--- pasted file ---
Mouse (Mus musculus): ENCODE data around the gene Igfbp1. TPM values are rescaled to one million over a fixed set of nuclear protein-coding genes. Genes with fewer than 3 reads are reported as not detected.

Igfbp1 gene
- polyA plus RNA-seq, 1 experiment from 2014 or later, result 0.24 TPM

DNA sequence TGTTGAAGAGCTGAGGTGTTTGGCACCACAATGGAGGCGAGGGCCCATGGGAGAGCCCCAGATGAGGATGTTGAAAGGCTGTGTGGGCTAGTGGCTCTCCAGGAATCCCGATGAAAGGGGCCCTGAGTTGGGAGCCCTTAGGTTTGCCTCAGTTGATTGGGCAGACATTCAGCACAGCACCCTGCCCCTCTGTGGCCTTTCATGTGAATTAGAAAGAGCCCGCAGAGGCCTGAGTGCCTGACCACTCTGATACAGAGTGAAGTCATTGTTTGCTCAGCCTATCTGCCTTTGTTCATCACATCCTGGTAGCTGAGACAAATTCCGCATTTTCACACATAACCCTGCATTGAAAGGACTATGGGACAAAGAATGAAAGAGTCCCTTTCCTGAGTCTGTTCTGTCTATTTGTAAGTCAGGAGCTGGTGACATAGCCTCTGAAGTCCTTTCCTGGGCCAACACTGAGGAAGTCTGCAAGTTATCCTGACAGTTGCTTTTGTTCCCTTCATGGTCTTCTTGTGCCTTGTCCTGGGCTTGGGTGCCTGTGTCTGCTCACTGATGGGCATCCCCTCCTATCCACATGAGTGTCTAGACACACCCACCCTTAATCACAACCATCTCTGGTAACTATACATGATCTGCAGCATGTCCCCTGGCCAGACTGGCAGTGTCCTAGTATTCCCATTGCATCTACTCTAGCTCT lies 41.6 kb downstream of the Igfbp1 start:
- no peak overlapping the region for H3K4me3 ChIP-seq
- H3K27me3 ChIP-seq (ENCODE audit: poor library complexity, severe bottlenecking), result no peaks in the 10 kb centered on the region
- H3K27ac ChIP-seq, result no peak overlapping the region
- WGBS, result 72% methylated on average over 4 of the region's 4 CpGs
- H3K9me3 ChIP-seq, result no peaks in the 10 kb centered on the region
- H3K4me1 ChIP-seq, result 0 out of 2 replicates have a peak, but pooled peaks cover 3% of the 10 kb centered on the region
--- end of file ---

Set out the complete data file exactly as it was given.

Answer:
Mouse (Mus musculus): ENCODE data around the gene Igfbp1. TPM values are rescaled to one million over a fixed set of nuclear protein-coding genes. Genes with fewer than 3 reads are reported as not detected.

Igfbp1 gene
- polyA plus RNA-seq, 1 experiment from 2014 or later, result 0.24 TPM

DNA sequence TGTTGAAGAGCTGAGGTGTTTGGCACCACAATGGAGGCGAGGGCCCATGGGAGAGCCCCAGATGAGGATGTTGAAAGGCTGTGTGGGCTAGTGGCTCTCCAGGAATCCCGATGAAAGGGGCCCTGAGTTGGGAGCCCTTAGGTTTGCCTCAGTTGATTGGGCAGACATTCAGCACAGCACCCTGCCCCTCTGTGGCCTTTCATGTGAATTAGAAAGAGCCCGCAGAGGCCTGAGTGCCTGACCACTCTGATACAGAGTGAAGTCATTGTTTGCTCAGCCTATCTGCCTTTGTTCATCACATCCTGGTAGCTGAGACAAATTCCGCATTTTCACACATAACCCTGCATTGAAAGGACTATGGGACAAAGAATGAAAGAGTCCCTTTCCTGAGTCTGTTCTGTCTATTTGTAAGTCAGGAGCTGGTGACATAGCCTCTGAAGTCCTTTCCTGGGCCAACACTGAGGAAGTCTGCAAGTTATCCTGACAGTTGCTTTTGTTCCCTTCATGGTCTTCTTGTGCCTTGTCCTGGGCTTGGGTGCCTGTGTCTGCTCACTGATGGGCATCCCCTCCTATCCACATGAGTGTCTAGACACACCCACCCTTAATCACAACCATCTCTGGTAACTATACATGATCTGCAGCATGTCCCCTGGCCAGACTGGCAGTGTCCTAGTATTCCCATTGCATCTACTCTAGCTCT lies 41.6 kb downstream of the Igfbp1 start:
- no peak overlapping the region for H3K4me3 ChIP-seq
- H3K27me3 ChIP-seq (ENCODE audit: poor library complexity, severe bottlenecking), result no peaks in the 10 kb centered on the region
- H3K27ac ChIP-seq, result no peak overlapping the region
- WGBS, result 72% methylated on average over 4 of the region's 4 CpGs
- H3K9me3 ChIP-seq, result no peaks in the 10 kb centered on the region
- H3K4me1 ChIP-seq, result 0 out of 2 replicates have a peak, but pooled peaks cover 3% of the 10 kb centered on the region